UN Urges World Leaders to Heed Climate Risk, Warns of More Severe Disasters
By Paul Brown
The hurricanes and wildfires that have severely damaged large areas of the U.S. in recent weeks have had no impact on President Donald Trump's determination to ignore the perils of climate change and support the coal industry.
In a deliberate denial of mainstream science, the Trump administration has issued a strategic four-year plan for the U.S. Environment Protection Agency that does not once mention "greenhouse gas emissions," "carbon dioxide" or "climate change" in its 48 pages.
Rachel Cleetus, lead economist and climate policy manager of the Union of Concerned Scientists, described this as "stunning" in its ignorance. "This was not an oversight," she said. "This is a deliberate strategy by this administration."
However, President Trump's repudiation in June of the 2015 Paris agreement designed to combat global warming, and his refusal to acknowledge any connection between recent extreme weather events and climate change, seems to have made the world even more determined to tackle the issue.
The acid test will be the progress that is made in November at the annual meeting of the parties for the Climate Change Conference in Bonn, Germany, hosted by Fiji, one of the small island states expected to be most affected by sea-level rise and more frequent storms.
Ahead of the conference, three of the UN's most senior climate change figures have issued a statement urging world leaders to see the recent spate of disasters as a "shocking sign of things to come."
In a joint statement, Achim Steiner, administrator of the United Nations Development Programme, Patricia Espinosa, executive secretary of the UN Framework Climate Change Convention and Robert Glasser, the UN secretary-general's special representative for disaster risk reduction and head of the UN Office for Disaster Risk Reduction, said the events of the last few months were a reminder that climate change threatens more frequent and severe disasters such as those just witnessed.
The three officials emphasize that there have been many more extreme weather events that have not received the publicity given to the hurricanes in the Caribbean and the U.S.
"The record floods across Bangladesh, India and Nepal have made life miserable for some 40 million people," they said. "More than 1,200 people have died and many people have lost their homes, crops have been destroyed, and many workplaces have been inundated. Meanwhile, in Africa, over the last 18 months 20 countries have declared drought emergencies, with major displacement taking place across the Horn of Africa.
1,200 Dead, 41 Million Affected by Flooding in India, Bangladesh and Nepal https://t.co/WhmnRqL6AU @climatecouncil @climateinstitut— EcoWatch (@EcoWatch)1504299671.0
"For those countries that are least developed the impact of disasters can be severe, stripping away livelihoods and progress on health and education; for developed and middle-income countries the economic losses from infrastructure alone can be massive.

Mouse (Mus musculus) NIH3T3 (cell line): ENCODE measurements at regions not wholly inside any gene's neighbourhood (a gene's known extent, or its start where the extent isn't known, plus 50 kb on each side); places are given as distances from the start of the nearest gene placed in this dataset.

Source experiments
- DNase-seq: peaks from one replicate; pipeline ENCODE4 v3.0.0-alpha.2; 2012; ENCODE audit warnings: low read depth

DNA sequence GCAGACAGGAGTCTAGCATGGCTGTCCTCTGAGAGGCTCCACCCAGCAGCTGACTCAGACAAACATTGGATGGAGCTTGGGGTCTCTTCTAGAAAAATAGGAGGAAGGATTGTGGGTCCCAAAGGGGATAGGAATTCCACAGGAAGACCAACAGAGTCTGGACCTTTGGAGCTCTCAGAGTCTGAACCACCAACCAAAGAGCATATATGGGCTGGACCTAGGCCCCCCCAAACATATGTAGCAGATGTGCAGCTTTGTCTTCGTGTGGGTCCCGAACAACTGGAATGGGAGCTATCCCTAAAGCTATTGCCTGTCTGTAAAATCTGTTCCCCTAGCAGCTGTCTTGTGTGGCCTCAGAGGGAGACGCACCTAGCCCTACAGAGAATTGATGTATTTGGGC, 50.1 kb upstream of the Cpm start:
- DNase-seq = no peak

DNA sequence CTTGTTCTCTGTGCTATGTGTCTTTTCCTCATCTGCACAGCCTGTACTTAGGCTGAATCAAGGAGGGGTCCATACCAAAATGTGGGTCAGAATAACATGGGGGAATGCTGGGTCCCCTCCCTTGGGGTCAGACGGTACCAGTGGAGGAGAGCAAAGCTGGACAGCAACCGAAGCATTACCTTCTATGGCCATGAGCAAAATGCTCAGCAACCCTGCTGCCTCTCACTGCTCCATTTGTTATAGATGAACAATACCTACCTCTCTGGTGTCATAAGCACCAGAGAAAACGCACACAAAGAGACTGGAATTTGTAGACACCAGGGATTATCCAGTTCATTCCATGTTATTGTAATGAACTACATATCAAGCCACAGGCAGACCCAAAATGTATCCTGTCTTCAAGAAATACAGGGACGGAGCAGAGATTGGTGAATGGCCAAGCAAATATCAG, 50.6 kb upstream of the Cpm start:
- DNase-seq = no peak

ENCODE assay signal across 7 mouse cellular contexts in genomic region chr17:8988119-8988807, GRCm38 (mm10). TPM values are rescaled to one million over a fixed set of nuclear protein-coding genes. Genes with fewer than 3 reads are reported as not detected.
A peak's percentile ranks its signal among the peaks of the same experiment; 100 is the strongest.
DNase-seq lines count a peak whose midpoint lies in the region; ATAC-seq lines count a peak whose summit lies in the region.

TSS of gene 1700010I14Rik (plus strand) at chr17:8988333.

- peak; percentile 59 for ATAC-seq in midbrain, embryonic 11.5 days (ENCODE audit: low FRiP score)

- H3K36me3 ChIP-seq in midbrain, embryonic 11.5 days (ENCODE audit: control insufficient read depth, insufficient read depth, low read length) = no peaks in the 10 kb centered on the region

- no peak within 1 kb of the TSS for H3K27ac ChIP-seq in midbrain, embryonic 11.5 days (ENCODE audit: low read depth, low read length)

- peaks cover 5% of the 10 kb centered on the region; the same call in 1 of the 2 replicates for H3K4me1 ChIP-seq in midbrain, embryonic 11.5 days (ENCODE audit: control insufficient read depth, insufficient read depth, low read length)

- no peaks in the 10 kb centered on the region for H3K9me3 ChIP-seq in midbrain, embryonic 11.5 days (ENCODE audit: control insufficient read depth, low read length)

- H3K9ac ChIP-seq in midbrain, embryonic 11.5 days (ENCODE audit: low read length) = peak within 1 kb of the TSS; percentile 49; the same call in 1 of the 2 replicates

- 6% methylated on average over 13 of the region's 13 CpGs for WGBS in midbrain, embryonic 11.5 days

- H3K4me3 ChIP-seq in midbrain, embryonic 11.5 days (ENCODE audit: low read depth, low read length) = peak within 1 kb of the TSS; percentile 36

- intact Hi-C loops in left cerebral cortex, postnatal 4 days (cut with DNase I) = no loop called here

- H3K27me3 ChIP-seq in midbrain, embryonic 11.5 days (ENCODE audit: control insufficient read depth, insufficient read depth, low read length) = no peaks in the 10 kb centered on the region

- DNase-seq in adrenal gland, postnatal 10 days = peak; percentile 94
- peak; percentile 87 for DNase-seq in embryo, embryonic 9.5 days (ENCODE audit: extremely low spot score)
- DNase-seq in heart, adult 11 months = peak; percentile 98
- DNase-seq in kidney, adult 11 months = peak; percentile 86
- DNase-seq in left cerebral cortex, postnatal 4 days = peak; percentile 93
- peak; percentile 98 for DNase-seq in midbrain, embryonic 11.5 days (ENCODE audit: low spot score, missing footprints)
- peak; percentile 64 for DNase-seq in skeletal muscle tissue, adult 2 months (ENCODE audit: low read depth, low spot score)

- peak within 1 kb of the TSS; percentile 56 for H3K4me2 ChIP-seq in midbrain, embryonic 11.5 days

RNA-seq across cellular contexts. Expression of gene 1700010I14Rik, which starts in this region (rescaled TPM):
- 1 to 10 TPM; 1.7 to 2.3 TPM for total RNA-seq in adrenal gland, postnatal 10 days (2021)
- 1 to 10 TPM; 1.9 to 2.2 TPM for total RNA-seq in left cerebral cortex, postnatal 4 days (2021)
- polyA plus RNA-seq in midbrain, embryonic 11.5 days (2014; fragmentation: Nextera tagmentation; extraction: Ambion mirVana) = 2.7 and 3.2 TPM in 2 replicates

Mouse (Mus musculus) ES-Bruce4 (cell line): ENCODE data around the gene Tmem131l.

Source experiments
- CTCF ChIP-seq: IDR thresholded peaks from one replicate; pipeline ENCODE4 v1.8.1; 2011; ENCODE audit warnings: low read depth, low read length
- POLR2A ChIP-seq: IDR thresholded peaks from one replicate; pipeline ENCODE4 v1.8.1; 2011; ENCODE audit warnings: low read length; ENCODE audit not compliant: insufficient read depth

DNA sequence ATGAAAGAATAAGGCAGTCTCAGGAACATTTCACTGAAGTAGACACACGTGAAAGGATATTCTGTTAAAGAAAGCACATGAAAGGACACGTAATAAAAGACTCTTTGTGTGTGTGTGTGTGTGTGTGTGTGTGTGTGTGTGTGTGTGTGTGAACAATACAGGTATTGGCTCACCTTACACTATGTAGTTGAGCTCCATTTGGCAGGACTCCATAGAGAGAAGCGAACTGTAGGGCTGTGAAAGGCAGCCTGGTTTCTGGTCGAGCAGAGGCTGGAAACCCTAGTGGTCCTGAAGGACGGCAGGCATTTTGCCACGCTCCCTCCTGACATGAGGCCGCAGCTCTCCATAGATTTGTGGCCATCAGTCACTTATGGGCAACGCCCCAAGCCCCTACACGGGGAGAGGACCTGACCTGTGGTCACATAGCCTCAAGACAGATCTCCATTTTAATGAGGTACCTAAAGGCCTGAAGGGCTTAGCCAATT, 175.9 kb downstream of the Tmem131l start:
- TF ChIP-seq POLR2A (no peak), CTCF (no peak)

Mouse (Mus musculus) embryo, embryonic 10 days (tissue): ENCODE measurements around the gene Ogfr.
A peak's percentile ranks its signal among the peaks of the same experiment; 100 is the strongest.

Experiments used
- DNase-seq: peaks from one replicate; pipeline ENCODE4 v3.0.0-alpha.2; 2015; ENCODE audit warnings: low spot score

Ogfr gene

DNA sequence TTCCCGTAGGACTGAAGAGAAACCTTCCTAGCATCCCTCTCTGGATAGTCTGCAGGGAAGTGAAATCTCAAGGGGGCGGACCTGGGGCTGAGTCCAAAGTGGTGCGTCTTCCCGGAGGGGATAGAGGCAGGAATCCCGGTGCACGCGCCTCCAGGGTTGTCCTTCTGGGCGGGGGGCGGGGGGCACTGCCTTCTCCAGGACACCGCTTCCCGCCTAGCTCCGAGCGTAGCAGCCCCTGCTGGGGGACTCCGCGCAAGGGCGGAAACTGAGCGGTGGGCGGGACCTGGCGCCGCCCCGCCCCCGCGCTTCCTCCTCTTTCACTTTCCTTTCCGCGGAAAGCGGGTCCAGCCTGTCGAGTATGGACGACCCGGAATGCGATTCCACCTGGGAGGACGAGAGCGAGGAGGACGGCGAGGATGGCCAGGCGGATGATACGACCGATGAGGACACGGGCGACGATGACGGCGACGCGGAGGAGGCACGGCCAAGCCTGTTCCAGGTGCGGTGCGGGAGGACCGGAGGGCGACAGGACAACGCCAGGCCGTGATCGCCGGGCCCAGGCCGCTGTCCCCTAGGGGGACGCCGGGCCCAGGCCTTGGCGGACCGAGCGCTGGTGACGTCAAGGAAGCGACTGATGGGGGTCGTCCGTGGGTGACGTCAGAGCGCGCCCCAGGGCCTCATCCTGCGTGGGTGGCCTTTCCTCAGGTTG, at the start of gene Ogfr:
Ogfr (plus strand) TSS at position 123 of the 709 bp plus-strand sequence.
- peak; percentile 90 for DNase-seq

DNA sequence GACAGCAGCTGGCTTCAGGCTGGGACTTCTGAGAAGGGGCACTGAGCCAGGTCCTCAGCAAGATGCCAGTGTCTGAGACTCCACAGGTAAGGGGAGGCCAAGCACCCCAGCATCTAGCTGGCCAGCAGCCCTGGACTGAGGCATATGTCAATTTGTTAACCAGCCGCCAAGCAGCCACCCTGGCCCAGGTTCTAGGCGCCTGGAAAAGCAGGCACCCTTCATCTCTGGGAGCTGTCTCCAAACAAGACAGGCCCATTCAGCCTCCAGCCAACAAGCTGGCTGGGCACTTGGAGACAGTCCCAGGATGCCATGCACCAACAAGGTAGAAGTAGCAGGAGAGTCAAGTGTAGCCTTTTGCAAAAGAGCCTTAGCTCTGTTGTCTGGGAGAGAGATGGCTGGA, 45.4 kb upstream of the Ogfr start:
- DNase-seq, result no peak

"During the last two years over 40 million people, mainly in countries which contribute least to global warming, were forced either permanently or temporarily from their homes by disasters."
The three officials did not mention the Trump administration's refusal to accept basic science, but describe the rising sea levels of 85 millimeters (3.34 inches) in the last 25 years and the potential catastrophic storm damage that coastal areas face as a result.
"There is clear consensus," they added. "Rising temperatures are increasing the amount of water vapor in the atmosphere, leading to more intense rainfall and flooding in some places, and drought in others.
"Rising and warming seas are contributing to the intensity of tropical storms worldwide. We will continue to live with the abnormal and often unforeseen consequences of existing levels of greenhouse gases in the atmosphere, for many, many years to come."
They pointed out that the cost of adaptation to climate change will be far cheaper than the repair bill if no action is taken.
"It is critical to remember that the long-term reduction of emissions is THE most important risk reduction tactic we have, and we must deliver on that ambition," they wrote.
The three officials concluded, "The November UN Climate Conference in Bonn provides an opportunity to not only accelerate emission reductions but to also boost the serious work of ensuring that the management of climate risk is integrated into disaster risk management. Poverty, rapid urbanization, poor land use, ecosystems decline and other risk factors will amplify the impacts of climate change."
Reposted with permission from our media associate Climate News Network.
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Early advertisement for barbed wire fencing, 1880-1889. The advent of barbed wire dramatically changed ranching and land use in the American West by ending the open range system. Kansas Historical Society / CC BY-ND
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